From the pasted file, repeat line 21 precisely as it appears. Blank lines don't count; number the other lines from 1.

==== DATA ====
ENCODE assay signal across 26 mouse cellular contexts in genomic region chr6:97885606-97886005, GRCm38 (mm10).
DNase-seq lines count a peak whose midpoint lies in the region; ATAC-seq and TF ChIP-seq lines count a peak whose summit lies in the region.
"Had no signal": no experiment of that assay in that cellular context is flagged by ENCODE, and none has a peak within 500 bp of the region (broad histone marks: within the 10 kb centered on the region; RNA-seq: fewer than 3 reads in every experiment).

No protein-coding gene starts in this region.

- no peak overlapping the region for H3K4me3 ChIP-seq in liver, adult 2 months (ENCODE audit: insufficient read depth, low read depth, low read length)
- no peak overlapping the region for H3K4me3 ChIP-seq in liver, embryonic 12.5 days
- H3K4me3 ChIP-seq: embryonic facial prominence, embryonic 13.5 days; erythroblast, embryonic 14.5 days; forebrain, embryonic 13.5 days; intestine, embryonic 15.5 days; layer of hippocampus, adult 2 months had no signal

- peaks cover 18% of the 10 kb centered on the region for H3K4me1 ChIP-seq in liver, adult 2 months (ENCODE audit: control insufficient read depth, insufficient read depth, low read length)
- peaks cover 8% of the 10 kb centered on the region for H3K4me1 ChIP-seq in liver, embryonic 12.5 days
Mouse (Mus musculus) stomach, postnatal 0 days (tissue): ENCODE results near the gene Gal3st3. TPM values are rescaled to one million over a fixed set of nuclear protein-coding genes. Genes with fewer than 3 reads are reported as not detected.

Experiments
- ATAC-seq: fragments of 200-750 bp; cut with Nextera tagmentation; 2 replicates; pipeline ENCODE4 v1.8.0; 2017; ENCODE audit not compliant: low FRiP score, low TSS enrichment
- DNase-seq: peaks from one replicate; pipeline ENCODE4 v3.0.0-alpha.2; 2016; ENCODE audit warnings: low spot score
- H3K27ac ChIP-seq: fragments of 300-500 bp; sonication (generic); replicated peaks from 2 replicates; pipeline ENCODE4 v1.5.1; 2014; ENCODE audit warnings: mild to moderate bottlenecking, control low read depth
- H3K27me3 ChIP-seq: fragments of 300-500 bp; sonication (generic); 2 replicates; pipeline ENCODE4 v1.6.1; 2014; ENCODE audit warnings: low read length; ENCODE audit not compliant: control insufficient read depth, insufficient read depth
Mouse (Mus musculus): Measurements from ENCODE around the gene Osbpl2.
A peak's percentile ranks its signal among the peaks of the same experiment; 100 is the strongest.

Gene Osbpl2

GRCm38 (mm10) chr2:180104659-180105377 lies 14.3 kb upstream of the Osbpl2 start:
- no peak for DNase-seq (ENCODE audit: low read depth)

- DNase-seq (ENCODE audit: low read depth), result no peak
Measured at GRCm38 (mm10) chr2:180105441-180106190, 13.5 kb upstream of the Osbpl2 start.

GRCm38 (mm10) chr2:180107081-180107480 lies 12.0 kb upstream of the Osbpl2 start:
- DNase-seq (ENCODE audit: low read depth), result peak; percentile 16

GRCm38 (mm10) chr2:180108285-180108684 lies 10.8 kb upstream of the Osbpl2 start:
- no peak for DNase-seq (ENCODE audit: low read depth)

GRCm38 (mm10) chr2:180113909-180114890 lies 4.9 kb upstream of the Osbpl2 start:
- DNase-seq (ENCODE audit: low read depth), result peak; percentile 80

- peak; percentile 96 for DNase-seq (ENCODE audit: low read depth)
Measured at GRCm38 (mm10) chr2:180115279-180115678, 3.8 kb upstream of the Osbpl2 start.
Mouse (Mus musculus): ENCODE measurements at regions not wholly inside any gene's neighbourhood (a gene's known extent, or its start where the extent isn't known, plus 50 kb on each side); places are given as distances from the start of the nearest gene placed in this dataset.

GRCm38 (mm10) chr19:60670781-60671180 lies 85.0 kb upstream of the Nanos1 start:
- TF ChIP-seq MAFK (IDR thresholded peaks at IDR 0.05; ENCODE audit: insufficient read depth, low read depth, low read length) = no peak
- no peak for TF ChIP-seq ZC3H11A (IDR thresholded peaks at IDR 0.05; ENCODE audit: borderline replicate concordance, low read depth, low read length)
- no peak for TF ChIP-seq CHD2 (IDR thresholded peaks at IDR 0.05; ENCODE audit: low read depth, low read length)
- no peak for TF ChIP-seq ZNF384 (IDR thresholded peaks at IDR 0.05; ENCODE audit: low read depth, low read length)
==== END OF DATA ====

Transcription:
- DNase-seq (ENCODE audit: low read depth), result no peak